December 1988 | Volume 39, Issue 8
An expert on fashion history looks at portraits of some eminent Americans to see what they say about the native style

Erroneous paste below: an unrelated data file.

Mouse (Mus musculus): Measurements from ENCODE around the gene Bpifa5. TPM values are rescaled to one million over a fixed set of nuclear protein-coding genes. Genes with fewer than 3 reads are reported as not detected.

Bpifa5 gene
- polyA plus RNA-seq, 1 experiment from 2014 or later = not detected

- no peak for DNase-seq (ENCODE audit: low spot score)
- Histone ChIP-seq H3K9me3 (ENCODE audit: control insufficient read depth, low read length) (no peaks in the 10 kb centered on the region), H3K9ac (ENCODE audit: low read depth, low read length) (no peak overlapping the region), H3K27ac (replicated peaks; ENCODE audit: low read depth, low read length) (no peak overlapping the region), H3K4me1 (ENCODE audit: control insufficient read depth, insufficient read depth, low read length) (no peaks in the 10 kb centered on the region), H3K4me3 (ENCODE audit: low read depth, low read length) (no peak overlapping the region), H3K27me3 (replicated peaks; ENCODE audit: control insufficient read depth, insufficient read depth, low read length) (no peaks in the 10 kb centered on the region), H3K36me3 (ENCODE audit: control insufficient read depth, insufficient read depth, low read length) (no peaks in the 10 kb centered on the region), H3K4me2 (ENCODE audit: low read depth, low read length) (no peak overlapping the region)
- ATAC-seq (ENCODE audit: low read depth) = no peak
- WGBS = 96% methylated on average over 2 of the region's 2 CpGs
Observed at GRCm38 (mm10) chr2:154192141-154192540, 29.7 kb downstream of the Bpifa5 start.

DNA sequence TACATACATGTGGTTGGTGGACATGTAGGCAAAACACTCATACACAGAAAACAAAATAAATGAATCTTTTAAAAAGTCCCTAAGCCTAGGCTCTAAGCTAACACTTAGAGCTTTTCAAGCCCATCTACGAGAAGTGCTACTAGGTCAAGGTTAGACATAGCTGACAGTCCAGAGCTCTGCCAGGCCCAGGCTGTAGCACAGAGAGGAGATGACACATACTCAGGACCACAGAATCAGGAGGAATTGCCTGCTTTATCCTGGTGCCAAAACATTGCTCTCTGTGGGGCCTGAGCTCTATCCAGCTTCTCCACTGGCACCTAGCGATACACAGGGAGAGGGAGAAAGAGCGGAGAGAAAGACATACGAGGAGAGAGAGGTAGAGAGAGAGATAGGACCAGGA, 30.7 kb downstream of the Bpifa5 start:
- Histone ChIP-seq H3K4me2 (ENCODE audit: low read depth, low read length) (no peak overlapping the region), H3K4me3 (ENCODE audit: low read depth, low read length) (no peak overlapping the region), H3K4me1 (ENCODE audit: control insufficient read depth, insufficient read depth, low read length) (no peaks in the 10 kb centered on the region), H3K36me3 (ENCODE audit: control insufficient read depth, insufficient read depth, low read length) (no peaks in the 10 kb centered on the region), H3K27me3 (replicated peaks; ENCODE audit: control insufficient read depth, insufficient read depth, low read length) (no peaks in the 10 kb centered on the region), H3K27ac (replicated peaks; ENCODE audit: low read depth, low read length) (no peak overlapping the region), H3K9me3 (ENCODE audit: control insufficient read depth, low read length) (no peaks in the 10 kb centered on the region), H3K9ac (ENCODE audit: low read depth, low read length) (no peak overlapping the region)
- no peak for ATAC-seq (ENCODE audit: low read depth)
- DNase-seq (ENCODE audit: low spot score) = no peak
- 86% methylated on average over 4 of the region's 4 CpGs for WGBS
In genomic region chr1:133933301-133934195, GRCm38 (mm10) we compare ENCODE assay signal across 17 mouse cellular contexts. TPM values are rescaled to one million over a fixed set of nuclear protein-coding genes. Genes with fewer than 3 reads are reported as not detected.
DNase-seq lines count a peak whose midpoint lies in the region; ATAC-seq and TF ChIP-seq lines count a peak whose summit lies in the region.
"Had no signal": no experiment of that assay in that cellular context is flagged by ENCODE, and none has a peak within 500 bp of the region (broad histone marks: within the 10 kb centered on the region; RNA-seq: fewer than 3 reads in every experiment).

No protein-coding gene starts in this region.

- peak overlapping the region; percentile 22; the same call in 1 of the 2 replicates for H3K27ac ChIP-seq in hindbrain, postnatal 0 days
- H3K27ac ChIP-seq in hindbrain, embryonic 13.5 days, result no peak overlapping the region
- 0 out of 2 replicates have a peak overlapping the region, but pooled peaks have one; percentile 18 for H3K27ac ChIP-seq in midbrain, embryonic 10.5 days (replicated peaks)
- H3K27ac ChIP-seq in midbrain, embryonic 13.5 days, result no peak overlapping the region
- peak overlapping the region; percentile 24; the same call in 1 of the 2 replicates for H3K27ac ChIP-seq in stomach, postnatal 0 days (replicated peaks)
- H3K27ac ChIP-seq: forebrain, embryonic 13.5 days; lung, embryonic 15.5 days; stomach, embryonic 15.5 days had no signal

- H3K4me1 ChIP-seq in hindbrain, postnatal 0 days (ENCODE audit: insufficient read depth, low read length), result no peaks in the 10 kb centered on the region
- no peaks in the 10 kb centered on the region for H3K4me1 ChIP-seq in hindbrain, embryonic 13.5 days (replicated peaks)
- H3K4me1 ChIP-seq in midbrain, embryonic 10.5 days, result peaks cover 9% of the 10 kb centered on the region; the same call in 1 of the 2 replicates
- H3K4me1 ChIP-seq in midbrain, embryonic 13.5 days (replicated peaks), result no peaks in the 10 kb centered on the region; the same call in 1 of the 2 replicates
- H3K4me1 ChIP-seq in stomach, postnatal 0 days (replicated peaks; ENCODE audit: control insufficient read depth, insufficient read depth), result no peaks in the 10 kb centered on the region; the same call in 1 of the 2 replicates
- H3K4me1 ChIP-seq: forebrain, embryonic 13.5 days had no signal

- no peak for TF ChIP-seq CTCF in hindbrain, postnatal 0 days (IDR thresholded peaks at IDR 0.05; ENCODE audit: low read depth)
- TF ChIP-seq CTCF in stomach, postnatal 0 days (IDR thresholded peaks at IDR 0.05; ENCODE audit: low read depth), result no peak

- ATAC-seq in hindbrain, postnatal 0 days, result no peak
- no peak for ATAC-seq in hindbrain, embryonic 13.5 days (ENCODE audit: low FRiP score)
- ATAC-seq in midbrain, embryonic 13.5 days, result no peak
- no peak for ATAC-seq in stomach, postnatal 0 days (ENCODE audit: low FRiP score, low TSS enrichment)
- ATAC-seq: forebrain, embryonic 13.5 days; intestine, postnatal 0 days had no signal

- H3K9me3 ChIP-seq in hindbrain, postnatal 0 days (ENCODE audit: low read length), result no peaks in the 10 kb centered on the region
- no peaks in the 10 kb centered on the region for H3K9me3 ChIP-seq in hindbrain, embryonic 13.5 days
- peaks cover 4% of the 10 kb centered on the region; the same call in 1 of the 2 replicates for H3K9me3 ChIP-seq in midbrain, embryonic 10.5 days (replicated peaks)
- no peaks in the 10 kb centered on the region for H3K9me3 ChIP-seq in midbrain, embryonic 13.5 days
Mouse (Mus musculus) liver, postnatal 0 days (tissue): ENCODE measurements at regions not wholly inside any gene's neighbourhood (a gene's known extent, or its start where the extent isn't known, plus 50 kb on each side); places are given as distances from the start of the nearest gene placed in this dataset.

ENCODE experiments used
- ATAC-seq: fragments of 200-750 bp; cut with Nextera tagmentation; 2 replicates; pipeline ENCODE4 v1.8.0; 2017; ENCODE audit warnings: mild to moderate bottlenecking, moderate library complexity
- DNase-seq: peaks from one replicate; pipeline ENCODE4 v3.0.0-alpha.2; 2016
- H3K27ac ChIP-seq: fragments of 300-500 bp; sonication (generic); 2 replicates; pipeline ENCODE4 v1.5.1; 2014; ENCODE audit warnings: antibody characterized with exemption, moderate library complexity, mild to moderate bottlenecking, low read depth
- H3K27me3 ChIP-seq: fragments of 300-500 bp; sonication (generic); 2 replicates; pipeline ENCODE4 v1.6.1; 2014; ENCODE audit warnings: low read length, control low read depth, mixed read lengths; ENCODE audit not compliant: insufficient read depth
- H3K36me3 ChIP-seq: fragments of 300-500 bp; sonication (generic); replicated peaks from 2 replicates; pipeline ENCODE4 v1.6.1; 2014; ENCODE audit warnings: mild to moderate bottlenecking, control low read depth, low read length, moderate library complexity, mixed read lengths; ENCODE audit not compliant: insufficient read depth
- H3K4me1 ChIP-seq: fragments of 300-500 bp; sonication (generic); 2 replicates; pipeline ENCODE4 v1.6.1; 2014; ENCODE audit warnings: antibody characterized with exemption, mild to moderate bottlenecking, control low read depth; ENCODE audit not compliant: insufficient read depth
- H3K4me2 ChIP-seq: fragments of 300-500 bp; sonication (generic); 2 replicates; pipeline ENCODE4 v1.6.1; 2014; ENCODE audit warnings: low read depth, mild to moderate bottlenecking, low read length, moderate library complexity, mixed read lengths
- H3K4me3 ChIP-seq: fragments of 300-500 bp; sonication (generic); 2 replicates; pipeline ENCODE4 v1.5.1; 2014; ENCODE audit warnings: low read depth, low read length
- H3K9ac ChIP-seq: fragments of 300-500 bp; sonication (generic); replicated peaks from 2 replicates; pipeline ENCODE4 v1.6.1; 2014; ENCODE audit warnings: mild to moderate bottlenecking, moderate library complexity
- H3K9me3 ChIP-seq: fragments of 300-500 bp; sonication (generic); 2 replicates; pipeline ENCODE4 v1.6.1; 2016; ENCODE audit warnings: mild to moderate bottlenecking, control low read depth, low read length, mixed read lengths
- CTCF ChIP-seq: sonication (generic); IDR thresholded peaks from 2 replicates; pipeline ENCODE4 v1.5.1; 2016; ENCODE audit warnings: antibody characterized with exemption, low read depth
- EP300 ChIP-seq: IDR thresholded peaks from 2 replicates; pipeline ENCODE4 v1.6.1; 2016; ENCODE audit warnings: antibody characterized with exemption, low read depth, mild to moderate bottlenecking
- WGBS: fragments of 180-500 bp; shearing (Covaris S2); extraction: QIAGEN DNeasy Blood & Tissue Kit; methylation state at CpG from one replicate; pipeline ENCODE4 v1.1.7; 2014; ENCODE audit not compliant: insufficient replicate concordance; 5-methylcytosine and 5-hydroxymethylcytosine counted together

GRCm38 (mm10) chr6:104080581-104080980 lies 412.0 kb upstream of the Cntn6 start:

Until recent years the United States wasn’t known as a capital of fashion for men. If anything, our historical male image has been rough and artless compared with suave British counterparts and elegant Continental models. Nevertheless, we have had true masculine fashion figures, men whose dress has harmonized so well with their free American souls that the whole world has been moved by the combination. American sartorial heroes have leaped past fashion, sidestepping the understated masculine icon invented in England by Beau Brummell early in the nineteenth century. In this country a different standard arose for male looks, based on an ideal of strong individual personality devoid of eccentricity, free but sane. It allowed a way to dress that might incorporate—but was never a slave to—the restrained look of success in an ordered middle-class society. Instead, an American man’s clothes could reveal some unique style or personal goal and be a mirror of those cherished ambitions America hopes to foster in each citizen. Here men’s clothes at their greatest moments have had the sense of liberty without lawlessness that all the best American style embodies.